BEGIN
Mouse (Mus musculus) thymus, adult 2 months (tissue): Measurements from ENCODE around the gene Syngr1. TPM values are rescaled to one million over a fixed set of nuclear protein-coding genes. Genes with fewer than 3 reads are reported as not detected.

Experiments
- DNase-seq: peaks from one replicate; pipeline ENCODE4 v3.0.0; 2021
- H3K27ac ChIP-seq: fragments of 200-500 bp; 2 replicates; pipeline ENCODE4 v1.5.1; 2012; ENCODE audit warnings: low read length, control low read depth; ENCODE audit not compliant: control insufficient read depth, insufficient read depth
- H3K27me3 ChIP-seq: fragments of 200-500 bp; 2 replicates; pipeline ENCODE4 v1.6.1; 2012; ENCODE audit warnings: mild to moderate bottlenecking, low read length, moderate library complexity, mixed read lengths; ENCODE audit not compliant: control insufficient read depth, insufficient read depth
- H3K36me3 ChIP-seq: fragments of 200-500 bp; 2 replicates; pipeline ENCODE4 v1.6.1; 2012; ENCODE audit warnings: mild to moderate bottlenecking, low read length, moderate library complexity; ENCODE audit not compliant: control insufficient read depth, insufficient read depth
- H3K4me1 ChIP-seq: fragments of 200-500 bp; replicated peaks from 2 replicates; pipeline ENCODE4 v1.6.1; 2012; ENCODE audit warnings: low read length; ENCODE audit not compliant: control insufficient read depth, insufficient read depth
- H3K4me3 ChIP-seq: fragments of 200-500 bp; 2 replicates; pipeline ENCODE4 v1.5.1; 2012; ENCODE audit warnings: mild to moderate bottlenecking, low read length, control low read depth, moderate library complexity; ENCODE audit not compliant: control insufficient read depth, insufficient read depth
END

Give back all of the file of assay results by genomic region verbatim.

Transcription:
Mouse (Mus musculus) thymus, adult 2 months (tissue): Measurements from ENCODE around the gene Syngr1. TPM values are rescaled to one million over a fixed set of nuclear protein-coding genes. Genes with fewer than 3 reads are reported as not detected.

Experiments
- DNase-seq: peaks from one replicate; pipeline ENCODE4 v3.0.0; 2021
- H3K27ac ChIP-seq: fragments of 200-500 bp; 2 replicates; pipeline ENCODE4 v1.5.1; 2012; ENCODE audit warnings: low read length, control low read depth; ENCODE audit not compliant: control insufficient read depth, insufficient read depth
- H3K27me3 ChIP-seq: fragments of 200-500 bp; 2 replicates; pipeline ENCODE4 v1.6.1; 2012; ENCODE audit warnings: mild to moderate bottlenecking, low read length, moderate library complexity, mixed read lengths; ENCODE audit not compliant: control insufficient read depth, insufficient read depth
- H3K36me3 ChIP-seq: fragments of 200-500 bp; 2 replicates; pipeline ENCODE4 v1.6.1; 2012; ENCODE audit warnings: mild to moderate bottlenecking, low read length, moderate library complexity; ENCODE audit not compliant: control insufficient read depth, insufficient read depth
- H3K4me1 ChIP-seq: fragments of 200-500 bp; replicated peaks from 2 replicates; pipeline ENCODE4 v1.6.1; 2012; ENCODE audit warnings: low read length; ENCODE audit not compliant: control insufficient read depth, insufficient read depth
- H3K4me3 ChIP-seq: fragments of 200-500 bp; 2 replicates; pipeline ENCODE4 v1.5.1; 2012; ENCODE audit warnings: mild to moderate bottlenecking, low read length, control low read depth, moderate library complexity; ENCODE audit not compliant: control insufficient read depth, insufficient read depth